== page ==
I haven’t heard about slow smoked briskets until a random ad popped up on my FB feed. It was Aaron Franklin’s MasterClass on slow smoked briskets. Just looking at those jiggly, juicy slabs of meat immediately got my attention. And so began the obsession.

I did not waste any time, I did some research and gave it a crack, twice. Failed on both occasions. The results had some good flavour but were too dry they were more like a jerky. I didn’t stop there, I kept reading blogs, followed Facebook groups, particularly Meat Church Congregation. There’s heaps of different BBQs discussed within the group but it doesn’t take long to notice that the smoked brisket seems to be the most challenging and the most coveted one. Think of it as the boss level if it were a video game.

Now, considering the crazy long cooking hours, is it worth it? Let’s find out.

Aaron who?

Before we start, let’s get to know a little bit about Mr. Franklin. According to his business website, franklinbbq.com, “Aaron Franklin is widely regarded as one of the most influential pitmasters in the U.S. He received the James Beard Foundation Award for Best Chef: Southwest in 2015. Popular and critically lauded restaurant, Franklin Barbecue, was awarded Texas Monthly’s coveted Best Barbecue Joint in Texas, and Bon Appetit’s Best Barbecue Joint in America.”

Sounds like the man can cook.

The 20-hour process (more or less)

This is not a tutorial, just taking you through the real-world process. I say real-world because tutorials are handy, but they don’t tell you everything. Experience is the best teacher, as always.

Now imagine meeting me at a lobby, on a Monday morning, and you try to have some small talk, “Hi, how was your weekend?” This would be my response (good luck listening). 😀

  • 8:00 pm – Prepping the meat

    Trimmed a bit of fat. Trimming is important, I don’t think you can skip this step. There’s heaps of tutorials on that, check this one out.

    Just a little under 2kg.

    As far as I know, when it comes to Texas-style BBQ, it’s just salt and pepper. But everybody’s going crazy about the Meat Church dry rubs so might as well give it a shot. It’s mostly salt and pepper anyway.

    Seasoned with Meath Church Holy Cow.
  • 8:15 pm – Prepping the grill

    I have two options here – gas or charcoal. Based on experience, the charcoal delivers a better smokey flavour to it as it burns the smoking wood better than its gas counterpart. That should be a no brainer but gas BBQs can also be decent smokers if done right.

    I went for the charcoal, hard to beat the flavour on this thing. And because it is going to be a low and slow cook, I will be doing the “snake method.” Just one of those things I learned from the internet – what a great time to be alive!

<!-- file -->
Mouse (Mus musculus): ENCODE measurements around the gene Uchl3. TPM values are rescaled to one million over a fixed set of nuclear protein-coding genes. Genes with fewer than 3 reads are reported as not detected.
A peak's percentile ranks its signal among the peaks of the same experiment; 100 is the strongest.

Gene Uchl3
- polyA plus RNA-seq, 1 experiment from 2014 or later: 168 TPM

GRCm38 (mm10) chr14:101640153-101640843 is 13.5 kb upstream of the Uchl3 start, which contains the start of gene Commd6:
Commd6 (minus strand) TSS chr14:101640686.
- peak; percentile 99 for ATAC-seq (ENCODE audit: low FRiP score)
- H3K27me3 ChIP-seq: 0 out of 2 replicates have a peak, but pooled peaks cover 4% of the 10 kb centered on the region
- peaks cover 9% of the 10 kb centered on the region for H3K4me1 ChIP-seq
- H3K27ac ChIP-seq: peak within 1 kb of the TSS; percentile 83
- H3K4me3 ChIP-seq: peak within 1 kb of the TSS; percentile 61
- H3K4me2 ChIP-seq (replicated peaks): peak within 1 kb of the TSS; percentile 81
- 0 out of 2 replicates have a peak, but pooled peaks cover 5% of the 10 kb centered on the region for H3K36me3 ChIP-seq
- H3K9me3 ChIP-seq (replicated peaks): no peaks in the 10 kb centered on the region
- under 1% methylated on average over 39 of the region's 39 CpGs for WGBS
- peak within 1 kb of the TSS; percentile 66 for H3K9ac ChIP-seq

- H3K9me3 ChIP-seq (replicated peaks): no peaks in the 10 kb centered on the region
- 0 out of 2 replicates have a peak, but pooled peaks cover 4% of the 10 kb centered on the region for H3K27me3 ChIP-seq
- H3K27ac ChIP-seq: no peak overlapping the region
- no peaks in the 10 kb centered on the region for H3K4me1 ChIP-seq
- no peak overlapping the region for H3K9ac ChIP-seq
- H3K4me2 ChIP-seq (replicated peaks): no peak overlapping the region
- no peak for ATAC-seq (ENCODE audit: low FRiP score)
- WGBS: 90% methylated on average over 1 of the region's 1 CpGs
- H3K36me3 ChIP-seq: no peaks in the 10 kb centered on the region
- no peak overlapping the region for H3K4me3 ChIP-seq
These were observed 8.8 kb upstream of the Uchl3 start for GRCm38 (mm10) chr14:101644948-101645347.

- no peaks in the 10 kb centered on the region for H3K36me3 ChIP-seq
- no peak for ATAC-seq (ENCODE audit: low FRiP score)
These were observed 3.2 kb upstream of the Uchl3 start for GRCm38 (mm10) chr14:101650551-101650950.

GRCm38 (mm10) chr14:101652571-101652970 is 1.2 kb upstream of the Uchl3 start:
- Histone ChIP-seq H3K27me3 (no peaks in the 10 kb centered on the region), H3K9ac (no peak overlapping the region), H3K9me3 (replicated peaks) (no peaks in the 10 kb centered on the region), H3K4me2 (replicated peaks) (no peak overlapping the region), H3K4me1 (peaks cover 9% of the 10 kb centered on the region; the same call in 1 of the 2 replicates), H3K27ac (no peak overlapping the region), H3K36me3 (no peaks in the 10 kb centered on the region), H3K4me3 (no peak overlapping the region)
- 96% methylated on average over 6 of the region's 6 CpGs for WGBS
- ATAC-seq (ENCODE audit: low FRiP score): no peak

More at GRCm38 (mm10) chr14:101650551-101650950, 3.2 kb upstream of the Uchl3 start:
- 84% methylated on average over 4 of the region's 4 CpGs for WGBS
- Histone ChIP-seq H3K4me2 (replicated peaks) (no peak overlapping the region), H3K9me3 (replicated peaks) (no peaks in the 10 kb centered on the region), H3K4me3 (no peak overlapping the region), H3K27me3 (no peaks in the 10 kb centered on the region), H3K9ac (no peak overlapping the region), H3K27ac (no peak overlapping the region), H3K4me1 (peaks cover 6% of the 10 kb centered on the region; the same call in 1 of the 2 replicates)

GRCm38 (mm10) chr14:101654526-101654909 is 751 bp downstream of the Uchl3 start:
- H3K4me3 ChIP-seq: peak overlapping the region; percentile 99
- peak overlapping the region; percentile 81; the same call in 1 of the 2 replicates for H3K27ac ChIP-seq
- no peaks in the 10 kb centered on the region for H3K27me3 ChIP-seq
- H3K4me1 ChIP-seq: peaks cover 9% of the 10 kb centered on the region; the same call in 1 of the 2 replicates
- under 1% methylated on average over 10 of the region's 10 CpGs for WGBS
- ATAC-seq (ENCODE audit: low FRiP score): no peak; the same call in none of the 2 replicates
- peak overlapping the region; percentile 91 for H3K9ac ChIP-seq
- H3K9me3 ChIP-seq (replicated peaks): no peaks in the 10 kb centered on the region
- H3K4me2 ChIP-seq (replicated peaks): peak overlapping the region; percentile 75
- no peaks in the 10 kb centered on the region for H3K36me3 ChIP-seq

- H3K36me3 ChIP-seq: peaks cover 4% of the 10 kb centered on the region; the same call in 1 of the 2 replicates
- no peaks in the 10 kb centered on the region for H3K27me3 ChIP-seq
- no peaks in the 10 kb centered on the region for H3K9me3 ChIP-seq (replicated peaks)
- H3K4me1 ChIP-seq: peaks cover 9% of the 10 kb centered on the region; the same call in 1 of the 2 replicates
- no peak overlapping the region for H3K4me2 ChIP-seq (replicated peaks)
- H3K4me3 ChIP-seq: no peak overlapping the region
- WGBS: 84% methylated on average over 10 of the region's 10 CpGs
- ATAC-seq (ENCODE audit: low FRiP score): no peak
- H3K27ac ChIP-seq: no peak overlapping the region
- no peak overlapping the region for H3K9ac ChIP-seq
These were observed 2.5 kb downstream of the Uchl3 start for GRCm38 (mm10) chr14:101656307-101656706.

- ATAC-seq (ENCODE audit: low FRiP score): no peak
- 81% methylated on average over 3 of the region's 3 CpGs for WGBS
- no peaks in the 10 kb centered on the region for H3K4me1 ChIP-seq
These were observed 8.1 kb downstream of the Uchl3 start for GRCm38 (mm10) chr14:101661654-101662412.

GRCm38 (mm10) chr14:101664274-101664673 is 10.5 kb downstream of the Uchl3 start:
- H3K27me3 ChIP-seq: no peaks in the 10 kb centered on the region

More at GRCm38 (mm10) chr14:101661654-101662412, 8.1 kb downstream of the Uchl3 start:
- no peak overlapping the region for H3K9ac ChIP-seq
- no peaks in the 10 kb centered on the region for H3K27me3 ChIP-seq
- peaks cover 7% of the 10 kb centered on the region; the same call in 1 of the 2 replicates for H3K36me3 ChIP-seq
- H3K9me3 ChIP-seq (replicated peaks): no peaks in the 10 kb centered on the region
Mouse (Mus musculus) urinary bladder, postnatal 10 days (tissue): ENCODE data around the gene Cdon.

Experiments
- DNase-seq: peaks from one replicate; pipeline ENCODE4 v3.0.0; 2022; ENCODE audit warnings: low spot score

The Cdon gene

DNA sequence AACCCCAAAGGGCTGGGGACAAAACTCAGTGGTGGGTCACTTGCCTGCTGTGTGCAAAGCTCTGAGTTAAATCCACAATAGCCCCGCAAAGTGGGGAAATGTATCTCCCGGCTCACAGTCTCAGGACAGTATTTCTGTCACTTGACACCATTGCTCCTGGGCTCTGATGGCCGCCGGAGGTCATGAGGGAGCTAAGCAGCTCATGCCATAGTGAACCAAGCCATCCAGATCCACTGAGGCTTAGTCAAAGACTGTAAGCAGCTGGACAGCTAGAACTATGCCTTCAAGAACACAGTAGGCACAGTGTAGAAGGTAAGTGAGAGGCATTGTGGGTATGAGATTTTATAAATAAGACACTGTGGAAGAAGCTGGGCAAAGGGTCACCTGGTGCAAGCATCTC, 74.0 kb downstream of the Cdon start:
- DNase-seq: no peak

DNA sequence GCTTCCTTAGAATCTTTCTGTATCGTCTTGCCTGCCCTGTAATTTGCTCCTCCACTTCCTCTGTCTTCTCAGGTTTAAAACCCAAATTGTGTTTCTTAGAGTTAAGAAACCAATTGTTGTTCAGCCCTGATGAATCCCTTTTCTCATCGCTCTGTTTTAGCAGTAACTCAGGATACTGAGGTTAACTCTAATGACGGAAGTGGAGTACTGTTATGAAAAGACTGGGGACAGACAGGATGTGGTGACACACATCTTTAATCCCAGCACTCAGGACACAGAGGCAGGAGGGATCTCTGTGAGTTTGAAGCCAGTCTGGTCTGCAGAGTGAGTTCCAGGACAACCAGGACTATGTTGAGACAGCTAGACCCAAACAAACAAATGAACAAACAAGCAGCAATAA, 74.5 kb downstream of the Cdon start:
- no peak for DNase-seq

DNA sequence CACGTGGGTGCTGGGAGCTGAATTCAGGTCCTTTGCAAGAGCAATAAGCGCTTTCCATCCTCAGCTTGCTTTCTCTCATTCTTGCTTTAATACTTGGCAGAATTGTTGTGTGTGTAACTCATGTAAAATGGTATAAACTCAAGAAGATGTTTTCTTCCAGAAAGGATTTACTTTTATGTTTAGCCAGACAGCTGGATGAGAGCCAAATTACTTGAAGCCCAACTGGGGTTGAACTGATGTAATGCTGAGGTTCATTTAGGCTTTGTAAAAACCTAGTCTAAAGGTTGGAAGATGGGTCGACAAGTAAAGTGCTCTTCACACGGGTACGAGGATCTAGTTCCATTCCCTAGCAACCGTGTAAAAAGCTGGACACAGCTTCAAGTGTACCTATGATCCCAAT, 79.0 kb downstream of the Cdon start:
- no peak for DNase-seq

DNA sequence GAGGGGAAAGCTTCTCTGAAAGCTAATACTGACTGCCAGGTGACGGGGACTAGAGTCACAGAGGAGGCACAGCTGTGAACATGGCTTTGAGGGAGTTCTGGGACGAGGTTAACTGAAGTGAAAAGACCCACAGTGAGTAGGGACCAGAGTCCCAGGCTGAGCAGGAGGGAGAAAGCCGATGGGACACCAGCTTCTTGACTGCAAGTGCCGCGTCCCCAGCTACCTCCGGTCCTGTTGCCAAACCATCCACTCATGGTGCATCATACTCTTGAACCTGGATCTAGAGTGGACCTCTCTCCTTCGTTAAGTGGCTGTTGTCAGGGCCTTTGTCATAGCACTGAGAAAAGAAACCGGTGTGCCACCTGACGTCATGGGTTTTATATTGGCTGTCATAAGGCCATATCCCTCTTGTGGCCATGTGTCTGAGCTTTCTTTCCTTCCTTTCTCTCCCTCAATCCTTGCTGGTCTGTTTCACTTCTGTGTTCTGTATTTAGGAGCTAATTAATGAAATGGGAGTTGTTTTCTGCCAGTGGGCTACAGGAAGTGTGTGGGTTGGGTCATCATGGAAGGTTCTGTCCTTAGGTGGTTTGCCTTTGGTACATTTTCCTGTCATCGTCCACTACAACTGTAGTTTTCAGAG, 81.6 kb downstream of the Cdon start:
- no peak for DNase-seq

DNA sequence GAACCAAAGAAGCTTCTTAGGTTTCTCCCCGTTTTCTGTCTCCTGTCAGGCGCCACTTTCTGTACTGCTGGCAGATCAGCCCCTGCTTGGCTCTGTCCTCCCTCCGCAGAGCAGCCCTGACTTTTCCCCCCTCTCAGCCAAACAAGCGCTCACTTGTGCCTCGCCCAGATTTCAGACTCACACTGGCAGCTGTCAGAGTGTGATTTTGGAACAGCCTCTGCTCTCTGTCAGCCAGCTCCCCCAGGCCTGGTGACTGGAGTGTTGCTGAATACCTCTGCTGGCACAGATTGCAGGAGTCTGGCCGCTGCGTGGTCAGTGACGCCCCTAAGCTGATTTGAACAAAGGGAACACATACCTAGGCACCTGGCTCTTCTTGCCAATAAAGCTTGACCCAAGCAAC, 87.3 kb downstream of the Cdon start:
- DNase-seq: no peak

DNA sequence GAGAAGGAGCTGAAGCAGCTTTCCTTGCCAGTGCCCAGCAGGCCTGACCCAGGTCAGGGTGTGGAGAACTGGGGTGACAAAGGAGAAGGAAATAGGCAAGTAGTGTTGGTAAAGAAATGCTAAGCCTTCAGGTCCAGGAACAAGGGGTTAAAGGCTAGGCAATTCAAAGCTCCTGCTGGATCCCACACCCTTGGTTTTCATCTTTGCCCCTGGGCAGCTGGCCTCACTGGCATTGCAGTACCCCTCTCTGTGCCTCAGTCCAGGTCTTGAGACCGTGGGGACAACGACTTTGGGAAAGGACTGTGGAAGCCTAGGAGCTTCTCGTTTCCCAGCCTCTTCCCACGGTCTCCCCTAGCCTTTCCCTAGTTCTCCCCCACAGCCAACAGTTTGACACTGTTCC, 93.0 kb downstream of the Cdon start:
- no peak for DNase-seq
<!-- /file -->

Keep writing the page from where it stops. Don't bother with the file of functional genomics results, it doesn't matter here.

The idea is, you will light up a few briquettes on one end, and the fire will slowly “crawl” through, giving you a steady and low temperature for a longer period of time. It’s not rocket science but I’m impressed, pretty clever.

    That’s the snake right there.
    Hickory dickory dock!

    See those chunks of wood? Those are hickory wood chunks and that is where our smokey smell/flavour will be coming from, not the coals. There are other woods to choose from, cherry is by the far the most talked about.

    The first chunk should be at the “head of the snake” as smoking is at its most critical at the first 30mins. I don’t know why, but that’s what I’ve been reading.

    So I lit it up to pre-heat the grill.

    Left it to tuck my kid to bed, and hope it’s at around 110ºC when I come back.

  • 10:00 pm – Houston we have a problem

    I went back outside to check the temperature. Surprise surprise! The guage barely moved.

    Let’s go back to “the snake.” In a perfect world, it will give you a steady temperature over 100ºC, easy. In reality, it depends. With an outside temperature of 9ºC, I needed to light up more beads at the head, and “thicken” the rest of the snake, if you may.

    And so I did.

  • 11:30 pm – Start cooking!

    I waited for more than an hour but the temp wouldn’t go past 70ºC. So I thought, maybe it’s fine, I’ll just put it in now and see how it goes. Considering that I plan to have it for dinner on the next day, I knew I had plenty of time.

    Into the grill you go. No photos this time. Just too cold outside 😀

    I setup my bluetooth thermometer (iGrill 2), and looking at the ambient temp on my phone, I can see that it’s going up steadily. Looks promising.

    About an hour later, it was at 110ºC. Weber didn’t fail me.

  • 2:30 am – First spitz

    We’re done with our movie, time to sleep. But before I do, I’ll give it a good spitz just so it doesn’t dry up. From the forums I’ve read, I’m supposed to give it a spitz from this point onwards every 45 mins or so. But I gotta sleep so maybe one will do for now.